As Robin pointed out in Ruby's blog, this fame is also a very localized thing even if you look at within the Sims2 community as a whole. There are so many separate little communities within the whole of Sims2 fandom that it's silly to think that there's anyone whose internet fame transcends through the entire 'community'. Perhaps some of the modders (like Pescado or Squinge or TwoJeffs) or some of the cc creators (like Nouk or Peggy or Aikea Guinea) might qualify, but story writing covers a vast spectrum of individual interests. Not everyone who reads Sims stories is going to be interested in the same thing. A while ago, there was some drama over the whole legacy vs. non-legacy stories on the Exchange. Just because someone writes a 'popular' legacy doesn't mean they're famous. Not in the slightest.

And even if it did mean actual, honest to goodness fame, I'm still the same person I was before my stories got popular. I have to go to work five days a week for a paycheck to pay my bills. I still haven't finished my Bachelor degree and I probably never will. I still have to do laundry. My house is a mess. I have to clean the cat box on a regular basis. If I don't, my house smells. You'd think that this mystical aura of fame would at least take care of cleaning the darn cat box.

Despite all of this (stinky cat box included), there are still people who start publishing Sims stories with the goal of becoming 'famous'. They want someone to wave a magic wand over their keyboard and instantly have their story put them in the upper echelons with Candy and Toast and whoever else they consider famous. They're not writing the story because they want or need to write the story, they're writing it because they see it as a vehicle to popularity.

Now, I've thought about this long and hard and I came to an interesting conclusion that some might call hypocritical. I realized that if I was getting no feedback whatsoever on the Pseudo Legacy, I would have given up a long time ago. I'm coming up on my two year anniversary for the ongoing story, but if I didn't have a spectacular support group of people offering me feedback and encouragement, I'd have let the whole thing fade and just gone back to playing the game without publishing my stories.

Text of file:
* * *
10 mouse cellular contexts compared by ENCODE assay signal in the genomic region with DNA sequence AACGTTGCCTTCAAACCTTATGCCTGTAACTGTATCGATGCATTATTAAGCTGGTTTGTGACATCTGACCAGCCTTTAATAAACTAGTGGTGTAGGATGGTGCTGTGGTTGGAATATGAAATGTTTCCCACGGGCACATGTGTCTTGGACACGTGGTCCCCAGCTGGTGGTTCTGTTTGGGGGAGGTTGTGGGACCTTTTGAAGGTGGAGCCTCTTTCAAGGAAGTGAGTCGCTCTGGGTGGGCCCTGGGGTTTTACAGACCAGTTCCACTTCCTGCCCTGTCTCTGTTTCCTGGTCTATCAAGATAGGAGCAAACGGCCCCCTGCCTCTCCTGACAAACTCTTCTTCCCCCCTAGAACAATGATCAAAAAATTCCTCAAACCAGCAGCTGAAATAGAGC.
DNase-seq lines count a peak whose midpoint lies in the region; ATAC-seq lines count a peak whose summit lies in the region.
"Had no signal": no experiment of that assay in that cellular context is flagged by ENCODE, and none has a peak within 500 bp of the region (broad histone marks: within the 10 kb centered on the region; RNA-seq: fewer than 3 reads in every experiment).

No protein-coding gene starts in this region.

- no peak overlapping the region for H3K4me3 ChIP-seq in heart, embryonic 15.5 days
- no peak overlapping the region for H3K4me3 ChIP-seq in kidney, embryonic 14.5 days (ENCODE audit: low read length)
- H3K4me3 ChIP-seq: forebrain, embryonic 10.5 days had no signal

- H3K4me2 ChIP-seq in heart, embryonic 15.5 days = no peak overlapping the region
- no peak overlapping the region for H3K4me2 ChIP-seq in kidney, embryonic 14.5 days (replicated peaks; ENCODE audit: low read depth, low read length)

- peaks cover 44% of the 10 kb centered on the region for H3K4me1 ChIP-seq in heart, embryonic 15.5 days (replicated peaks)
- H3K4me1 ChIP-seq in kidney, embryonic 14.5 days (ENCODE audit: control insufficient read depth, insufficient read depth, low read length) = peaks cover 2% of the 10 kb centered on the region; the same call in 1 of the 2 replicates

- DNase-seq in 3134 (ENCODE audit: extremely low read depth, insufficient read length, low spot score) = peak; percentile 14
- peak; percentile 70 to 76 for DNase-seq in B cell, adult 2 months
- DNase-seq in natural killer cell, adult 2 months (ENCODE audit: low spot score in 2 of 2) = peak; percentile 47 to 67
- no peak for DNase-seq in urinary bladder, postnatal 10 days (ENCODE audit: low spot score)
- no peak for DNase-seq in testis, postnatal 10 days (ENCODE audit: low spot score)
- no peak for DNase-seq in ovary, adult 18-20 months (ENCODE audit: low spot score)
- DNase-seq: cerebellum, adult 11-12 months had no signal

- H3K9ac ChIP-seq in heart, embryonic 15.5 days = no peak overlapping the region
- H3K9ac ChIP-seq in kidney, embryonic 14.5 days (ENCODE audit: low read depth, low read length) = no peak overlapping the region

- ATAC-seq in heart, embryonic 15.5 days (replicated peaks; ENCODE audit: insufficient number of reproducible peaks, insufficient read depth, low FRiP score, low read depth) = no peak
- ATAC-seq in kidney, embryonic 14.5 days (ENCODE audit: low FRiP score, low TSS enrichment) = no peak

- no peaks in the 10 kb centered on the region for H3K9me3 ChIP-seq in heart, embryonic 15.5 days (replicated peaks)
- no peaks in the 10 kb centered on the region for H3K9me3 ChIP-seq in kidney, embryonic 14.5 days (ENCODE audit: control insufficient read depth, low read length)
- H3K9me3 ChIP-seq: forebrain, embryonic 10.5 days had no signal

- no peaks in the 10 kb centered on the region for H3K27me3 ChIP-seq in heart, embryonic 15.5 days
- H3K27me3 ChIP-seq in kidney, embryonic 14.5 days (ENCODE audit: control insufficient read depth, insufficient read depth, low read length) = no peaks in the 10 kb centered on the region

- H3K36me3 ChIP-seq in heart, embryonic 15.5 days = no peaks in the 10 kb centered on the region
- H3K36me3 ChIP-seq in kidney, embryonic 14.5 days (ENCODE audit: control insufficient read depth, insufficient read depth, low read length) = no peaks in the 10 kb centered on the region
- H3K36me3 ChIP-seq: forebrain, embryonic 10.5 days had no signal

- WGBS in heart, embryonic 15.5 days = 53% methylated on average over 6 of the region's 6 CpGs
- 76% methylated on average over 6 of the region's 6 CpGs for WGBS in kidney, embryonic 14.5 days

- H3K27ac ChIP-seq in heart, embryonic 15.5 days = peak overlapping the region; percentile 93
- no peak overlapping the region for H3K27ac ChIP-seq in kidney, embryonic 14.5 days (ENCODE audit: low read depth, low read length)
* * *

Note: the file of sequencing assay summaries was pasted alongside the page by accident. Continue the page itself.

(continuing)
Even though some pieces of art are created in a very private, solitary process, most artists still need some sort of response or feedback to keep going. Most of us need to know that we're not putting our creations out there into a vacuum where it's lost in the ether with no one ever being the wiser to its existence. Painters want their work to hang on a wall where it will be seen and admired. Authors want their stories to be read and discussed. Actors want their performances to be seen and applauded. This is a natural piece of the whole art of creation.

That said, it can't be the ONLY reason that someone creates something. If I only published my story for the adulation a new update receives, I'd have given up long ago. Putting these stories together is HARD. There has to be something more there than just the praise of a few people on the internet. This is where I think some of the more fame-hungry authors miss the boat.

I've whined about how hard it is for me to buckle down and actually write my updates. The playing is easy, the picture taking is fun, the scene staging is challenging, and the image editing is cake. But the writing... I'm lucky I have any teeth left in my head with as hard as that can be for me. As I've said in the past, I think my writing comes out good in the end, but it's not EASY. I actually have to work at it to get it right. If all I wanted out of this was a few nice words about my pretty pictures, I could get involved in the photo competitions and call it a day. That's not what this is about, though. I WANT to tell a story. I want the people reading my story to laugh at the funny bits. I want them to cry during the heartbreaking moments. I want the story to be so involving that people are drawn into it and they MUST know what happens next. I want them to care as much about my characters as I do. Sure, I like the nice things people say when I upload a new episode, but I'm more concerned with finding out if I did my job as an artist and author right.